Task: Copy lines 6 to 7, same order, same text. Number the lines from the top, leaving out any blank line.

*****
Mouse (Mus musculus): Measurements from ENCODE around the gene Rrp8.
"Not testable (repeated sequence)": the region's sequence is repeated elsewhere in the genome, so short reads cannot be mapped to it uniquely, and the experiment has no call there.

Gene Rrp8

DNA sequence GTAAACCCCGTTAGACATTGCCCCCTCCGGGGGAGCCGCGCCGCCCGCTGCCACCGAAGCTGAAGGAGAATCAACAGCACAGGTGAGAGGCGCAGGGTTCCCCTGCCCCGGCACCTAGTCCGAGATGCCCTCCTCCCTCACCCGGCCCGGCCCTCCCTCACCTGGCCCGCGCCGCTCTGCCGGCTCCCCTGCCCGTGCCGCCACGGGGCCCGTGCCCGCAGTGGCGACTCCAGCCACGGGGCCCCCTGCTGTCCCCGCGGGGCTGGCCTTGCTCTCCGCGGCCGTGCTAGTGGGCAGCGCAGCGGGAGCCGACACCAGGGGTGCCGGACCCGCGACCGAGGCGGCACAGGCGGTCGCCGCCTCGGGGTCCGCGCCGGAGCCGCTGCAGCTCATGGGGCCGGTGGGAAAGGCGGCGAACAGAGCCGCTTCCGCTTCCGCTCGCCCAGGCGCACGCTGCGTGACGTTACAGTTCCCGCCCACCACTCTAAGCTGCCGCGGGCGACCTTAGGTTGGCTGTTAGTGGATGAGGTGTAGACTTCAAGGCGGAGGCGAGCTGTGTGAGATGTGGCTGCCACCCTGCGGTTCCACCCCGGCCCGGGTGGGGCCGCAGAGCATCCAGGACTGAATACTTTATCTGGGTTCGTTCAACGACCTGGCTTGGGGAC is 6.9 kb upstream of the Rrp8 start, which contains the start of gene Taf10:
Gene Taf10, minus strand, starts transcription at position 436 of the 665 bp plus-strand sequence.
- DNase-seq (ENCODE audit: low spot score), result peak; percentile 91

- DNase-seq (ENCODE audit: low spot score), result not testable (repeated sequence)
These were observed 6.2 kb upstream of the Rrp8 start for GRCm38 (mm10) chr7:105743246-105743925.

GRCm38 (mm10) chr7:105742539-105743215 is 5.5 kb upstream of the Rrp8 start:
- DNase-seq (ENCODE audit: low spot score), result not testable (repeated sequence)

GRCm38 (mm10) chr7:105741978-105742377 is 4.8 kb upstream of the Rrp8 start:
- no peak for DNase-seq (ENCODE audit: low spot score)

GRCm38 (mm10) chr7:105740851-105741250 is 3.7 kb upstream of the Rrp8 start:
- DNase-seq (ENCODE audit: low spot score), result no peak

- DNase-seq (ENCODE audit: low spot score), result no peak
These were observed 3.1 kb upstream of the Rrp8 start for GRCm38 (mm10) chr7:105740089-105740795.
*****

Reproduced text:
- DNase-seq (ENCODE audit: low spot score), result peak; percentile 91

- DNase-seq (ENCODE audit: low spot score), result not testable (repeated sequence)